Postmedia hires former Kenney chief of staff to lobby on 'energy war room'

Postmedia has hired Alberta Premier Jason Kenney’s former chief of staff to lobby the new United Conservative government on how how it could be involved with the new “energy war room" promised by Kenney during the recent Alberta election campaign. 

Nick Koolsbergen formed an Ottawa-based government relations firm this month

Nick Koolsbergen managed the United Conservative Party's successful Alberta election campaign. He is now the CEO of a Wellington Advocacy, a government relations firm. (Michelle Bellefontaine/CBC )

Canadian news media company Postmedia has hired Alberta Premier Jason Kenney's former chief of staff to lobby the new United Conservative government on how it could be involved with the new "energy war room" promised by Kenney during the recent Alberta election campaign.

Nick Koolsbergen became chief of staff for Kenney after he won the UCP leadership in the fall of 2017. Koolsbergen left that position in August 2018 to manage the United Conservative Party (UCP) election campaign.

After the UCP won 63 of 87 seats on April 16, Koolsbergen said he was moving into the private sector. He announced the formation of Wellington Advocacy with former Stephen Harper policy director Rachel Curran on May 6. Koolsbergen is also a veteran of Harper's PMO.

Postmedia owns newspapers across Canada, including the Edmonton Journal, the Edmonton Sun, the Calgary Herald and the Calgary Sun.

"Postmedia has engaged Wellington Advocacy with respect to the commercial content area of the business and the previously announced Alberta government's energy war room," Phyllise Gelfand, Postmedia's vice-president of communications, said in a statement Friday.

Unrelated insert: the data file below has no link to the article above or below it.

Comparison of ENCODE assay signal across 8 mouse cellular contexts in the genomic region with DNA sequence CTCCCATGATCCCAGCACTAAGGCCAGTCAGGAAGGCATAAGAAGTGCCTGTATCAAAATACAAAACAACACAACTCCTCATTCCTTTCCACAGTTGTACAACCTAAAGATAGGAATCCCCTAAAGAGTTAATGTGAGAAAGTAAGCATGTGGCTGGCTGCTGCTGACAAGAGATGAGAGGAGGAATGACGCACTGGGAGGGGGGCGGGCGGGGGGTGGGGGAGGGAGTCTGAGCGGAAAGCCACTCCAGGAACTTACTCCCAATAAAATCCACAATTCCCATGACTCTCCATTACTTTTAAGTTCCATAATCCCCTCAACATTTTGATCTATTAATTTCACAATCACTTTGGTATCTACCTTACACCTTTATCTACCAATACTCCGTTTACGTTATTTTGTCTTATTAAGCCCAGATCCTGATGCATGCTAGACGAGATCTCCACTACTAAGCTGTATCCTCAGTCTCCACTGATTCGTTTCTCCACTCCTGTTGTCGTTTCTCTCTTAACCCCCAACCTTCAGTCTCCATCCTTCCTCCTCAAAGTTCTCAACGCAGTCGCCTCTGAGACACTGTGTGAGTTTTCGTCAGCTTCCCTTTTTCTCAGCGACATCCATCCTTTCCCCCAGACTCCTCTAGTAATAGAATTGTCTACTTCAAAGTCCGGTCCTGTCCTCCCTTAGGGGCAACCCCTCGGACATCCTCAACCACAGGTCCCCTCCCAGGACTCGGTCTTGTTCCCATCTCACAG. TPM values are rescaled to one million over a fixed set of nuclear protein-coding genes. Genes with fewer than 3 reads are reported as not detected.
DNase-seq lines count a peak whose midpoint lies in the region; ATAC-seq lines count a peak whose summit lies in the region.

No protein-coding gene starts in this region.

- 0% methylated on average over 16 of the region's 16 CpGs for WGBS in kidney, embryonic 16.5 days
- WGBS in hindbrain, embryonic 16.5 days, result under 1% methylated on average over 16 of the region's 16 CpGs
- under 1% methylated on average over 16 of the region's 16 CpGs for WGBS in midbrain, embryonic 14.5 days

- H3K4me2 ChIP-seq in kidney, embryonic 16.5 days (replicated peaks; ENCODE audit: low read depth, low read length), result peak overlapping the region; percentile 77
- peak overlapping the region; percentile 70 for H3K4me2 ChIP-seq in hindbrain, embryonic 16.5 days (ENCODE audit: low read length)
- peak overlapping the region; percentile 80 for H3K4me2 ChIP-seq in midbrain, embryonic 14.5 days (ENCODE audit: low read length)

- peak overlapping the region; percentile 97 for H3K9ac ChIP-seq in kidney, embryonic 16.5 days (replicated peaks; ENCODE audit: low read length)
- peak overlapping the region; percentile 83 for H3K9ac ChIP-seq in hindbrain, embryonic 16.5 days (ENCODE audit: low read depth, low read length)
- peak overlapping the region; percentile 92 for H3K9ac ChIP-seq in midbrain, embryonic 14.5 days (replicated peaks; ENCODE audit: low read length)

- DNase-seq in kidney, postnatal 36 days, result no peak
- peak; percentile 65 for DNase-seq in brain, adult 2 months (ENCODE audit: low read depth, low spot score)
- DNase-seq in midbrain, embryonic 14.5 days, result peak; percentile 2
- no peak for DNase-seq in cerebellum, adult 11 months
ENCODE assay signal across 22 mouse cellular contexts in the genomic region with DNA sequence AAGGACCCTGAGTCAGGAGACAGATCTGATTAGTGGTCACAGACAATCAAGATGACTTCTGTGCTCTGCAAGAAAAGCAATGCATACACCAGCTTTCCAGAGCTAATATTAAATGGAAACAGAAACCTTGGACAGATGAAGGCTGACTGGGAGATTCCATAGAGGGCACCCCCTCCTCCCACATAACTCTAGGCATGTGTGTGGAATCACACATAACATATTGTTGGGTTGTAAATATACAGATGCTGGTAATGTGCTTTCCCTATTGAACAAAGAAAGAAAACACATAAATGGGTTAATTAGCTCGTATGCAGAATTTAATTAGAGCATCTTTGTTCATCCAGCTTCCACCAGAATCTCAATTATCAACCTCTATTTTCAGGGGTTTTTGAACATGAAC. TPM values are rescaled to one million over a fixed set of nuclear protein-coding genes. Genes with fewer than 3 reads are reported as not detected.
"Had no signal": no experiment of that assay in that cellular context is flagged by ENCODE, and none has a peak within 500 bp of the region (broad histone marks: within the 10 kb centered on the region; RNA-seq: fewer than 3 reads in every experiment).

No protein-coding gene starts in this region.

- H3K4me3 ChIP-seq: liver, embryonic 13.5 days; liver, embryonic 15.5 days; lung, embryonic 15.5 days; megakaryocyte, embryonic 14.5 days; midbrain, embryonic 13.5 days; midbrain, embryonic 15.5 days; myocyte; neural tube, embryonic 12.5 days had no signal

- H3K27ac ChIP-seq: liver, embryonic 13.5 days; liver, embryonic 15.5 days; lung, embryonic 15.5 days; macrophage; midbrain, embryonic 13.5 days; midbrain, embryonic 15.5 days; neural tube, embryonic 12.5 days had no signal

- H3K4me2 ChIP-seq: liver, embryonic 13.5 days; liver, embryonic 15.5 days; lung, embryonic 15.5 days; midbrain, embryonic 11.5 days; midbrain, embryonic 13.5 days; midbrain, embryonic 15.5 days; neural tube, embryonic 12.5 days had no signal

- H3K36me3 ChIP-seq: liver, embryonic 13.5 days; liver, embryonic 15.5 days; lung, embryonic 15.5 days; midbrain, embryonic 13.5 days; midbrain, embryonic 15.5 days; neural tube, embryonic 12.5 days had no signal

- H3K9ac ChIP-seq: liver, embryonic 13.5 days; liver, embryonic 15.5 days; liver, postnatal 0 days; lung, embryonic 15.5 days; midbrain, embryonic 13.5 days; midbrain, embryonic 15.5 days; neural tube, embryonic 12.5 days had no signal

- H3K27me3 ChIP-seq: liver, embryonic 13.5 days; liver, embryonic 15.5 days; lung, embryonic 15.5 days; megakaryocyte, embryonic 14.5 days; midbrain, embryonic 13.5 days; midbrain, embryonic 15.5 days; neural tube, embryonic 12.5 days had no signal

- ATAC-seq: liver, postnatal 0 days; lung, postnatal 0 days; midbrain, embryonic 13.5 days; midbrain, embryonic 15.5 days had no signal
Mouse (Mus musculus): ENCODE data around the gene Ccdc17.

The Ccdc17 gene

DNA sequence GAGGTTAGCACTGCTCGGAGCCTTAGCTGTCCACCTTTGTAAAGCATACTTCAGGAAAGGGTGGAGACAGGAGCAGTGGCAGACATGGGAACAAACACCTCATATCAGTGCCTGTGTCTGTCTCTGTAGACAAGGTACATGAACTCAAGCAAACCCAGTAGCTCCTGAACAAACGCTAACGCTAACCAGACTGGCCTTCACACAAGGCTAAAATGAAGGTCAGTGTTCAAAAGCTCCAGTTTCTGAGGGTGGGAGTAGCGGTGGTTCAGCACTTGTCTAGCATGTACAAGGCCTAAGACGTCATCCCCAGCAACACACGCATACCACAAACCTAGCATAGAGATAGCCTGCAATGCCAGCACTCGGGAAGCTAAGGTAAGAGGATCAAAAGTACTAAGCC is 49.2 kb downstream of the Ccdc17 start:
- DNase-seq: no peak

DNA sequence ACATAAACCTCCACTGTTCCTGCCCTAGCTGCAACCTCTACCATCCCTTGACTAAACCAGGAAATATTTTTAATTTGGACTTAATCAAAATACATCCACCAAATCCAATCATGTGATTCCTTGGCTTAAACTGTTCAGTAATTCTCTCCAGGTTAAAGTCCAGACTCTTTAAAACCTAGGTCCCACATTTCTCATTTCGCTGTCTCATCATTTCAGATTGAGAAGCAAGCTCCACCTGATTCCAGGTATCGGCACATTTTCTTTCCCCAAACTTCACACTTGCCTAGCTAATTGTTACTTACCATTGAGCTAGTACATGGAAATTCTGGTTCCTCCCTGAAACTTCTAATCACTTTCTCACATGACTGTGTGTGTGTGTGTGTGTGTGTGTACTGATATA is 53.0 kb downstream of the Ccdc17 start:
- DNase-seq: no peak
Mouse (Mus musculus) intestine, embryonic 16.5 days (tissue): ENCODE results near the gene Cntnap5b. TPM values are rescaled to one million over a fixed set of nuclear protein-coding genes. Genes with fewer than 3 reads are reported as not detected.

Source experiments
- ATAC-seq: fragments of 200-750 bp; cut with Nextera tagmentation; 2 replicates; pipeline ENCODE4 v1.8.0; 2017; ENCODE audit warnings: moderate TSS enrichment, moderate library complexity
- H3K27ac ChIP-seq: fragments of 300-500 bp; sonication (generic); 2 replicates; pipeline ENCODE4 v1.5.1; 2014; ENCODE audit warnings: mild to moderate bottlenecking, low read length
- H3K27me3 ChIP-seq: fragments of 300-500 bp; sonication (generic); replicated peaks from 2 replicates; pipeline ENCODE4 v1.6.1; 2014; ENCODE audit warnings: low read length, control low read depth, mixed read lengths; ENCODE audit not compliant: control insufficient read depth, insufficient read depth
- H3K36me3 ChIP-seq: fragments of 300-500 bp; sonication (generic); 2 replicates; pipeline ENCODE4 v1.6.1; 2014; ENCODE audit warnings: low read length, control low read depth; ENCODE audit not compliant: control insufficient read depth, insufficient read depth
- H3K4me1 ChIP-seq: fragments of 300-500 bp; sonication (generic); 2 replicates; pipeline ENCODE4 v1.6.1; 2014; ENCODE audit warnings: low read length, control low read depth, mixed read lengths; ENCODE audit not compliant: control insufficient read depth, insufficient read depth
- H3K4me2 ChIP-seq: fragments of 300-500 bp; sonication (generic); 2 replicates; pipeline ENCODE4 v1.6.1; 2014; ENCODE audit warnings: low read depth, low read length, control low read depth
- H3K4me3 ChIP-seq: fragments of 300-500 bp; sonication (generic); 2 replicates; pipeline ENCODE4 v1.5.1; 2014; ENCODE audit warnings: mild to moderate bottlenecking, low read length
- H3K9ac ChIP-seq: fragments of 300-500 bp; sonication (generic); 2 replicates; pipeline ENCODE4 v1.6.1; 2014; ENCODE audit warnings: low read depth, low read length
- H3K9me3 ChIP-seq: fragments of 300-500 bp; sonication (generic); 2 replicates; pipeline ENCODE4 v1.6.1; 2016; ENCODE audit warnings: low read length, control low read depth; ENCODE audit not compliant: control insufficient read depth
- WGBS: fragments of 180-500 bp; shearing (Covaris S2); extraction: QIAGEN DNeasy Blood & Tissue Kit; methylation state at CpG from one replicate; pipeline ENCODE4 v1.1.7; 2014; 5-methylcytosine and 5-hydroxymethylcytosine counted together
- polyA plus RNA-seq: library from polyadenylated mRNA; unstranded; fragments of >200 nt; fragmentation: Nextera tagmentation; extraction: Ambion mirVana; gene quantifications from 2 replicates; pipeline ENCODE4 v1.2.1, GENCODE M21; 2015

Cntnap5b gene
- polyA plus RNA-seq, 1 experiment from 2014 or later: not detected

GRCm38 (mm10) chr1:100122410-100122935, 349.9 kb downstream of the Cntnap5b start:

The organization's Content Works division, which is separate from its news division, does content marketing, branded content and native advertising for corporate clients.

During the election campaign, Kenney promised to set up a "war room" to counter "lies" told about Alberta's energy industry. Energy Minister Sonya Savage said Tuesday that more information would be coming about the war room next week.

In a document filed Thursday with Alberta's lobbyist registry, Koolsbergen indicated he planned to talk to Premier Kenney's office and various government ministries about "ways Postmedia could be involved in the government's energy war room."

'Complete abrogation'

Curran said Wellington Advocacy doesn't comment publicly on its clients or the work it does for them.

"However, speaking generally, Wellington Advocacy was founded to help companies and candidates win high-stakes campaigns," she said in a statement.

"We engage in a range of advocacy work nationally to achieve the best policy and political outcomes for our clients, and we look forward to expanding upon our record of success. In particular, we look forward to doing everything we can to get the economy back on track for Canadian workers."

As of Friday, Koolsbergen and Wellington Advocacy have registered to represent three other clients in Alberta: Viking Air, the Motion Picture Association Canada and ACM LNG Limited Partnership.

According to Alberta's Office of the Ethics Commissioner, post-employment restrictions or cooling-off periods only apply to political staffers of premiers and cabinet ministers, not to staffers of opposition parties. 

A spokesperson for the premier said the government is talking to a number of stakeholders about the war room "and will look for the best use of resources in terms of how advertising dollars are spent."

Sean Holman, an associate professor of journalism at Mount Royal University in Calgary, calls it a scandal for Postmedia to pitch itself to the government.

He says the war room is a way for the UCP to suppress or punish free speech it doesn't like. 

"A news media organization that relies on free speech should not be in the business of supporting this kind of operation," Holman said. "This is a complete abrogation of the societal mandate that Postmedia should be upholding." 

Holman said Postmedia should consider how such possible deals will hurt the relationship it has with the readers of its newspapers.

"[The news media are] in the business, or should be in the business, of providing the truth," he said.

"And this is another reason for people to believe that we are actually in the business of providing biased information, and that's not good in this current post-truth era, where it's more important now than ever that the news media functions as a bastion of the truth against forces of authoritarianism that are threatening us."


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